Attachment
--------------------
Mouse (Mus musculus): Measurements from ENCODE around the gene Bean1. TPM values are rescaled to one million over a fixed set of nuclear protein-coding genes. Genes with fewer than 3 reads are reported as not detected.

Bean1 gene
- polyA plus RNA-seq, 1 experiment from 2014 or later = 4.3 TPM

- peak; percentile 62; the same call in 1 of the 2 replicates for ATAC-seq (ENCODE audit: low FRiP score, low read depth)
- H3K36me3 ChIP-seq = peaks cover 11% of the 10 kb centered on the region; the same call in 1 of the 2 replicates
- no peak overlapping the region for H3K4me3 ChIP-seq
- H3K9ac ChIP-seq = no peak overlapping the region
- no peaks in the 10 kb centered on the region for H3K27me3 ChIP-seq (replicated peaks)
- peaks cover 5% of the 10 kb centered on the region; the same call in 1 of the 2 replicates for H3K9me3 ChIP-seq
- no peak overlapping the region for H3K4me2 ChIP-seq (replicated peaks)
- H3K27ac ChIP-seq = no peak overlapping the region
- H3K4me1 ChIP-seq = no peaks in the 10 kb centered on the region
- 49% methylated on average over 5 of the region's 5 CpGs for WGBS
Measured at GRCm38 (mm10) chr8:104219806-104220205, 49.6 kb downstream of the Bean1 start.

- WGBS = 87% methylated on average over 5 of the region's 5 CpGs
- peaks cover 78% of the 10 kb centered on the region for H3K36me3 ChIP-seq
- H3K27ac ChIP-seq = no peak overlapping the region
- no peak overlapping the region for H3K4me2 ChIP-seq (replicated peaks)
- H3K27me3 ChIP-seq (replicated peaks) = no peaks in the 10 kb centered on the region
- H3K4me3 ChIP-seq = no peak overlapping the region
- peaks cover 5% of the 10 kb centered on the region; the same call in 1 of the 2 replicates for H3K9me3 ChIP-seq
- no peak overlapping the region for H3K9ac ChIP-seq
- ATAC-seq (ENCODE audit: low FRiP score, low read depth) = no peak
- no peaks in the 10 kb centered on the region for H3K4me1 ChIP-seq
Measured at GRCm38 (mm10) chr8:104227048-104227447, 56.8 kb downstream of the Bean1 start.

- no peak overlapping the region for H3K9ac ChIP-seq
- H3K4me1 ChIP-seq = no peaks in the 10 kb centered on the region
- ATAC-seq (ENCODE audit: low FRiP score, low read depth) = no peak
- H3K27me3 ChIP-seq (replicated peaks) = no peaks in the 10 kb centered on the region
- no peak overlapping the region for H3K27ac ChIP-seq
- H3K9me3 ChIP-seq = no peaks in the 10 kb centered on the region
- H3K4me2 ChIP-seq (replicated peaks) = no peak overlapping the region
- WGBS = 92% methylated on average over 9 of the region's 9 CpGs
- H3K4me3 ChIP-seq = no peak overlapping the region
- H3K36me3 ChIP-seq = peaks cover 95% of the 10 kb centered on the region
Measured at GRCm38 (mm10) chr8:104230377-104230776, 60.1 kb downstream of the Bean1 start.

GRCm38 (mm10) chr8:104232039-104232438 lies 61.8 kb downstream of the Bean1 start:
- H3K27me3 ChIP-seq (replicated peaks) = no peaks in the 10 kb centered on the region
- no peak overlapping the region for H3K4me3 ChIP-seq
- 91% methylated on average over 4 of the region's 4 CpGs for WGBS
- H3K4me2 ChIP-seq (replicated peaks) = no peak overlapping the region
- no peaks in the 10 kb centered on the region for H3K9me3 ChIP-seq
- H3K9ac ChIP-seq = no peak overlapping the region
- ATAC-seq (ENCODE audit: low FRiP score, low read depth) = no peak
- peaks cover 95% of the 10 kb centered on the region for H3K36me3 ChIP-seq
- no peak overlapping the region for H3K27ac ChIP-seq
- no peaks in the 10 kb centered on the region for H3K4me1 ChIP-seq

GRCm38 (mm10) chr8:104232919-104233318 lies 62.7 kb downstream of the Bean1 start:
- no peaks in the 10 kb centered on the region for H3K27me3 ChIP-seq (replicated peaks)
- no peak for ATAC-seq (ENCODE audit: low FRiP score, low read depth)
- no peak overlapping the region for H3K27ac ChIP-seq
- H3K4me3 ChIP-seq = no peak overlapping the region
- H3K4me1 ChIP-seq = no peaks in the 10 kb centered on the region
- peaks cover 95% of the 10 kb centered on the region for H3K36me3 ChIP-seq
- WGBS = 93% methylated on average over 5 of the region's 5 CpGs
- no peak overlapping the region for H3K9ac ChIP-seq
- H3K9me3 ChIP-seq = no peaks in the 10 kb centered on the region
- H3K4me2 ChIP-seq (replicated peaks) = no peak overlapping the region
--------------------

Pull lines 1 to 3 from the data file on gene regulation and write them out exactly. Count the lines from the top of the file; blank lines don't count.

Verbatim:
Mouse (Mus musculus): Measurements from ENCODE around the gene Bean1. TPM values are rescaled to one million over a fixed set of nuclear protein-coding genes. Genes with fewer than 3 reads are reported as not detected.

Bean1 gene
- polyA plus RNA-seq, 1 experiment from 2014 or later = 4.3 TPM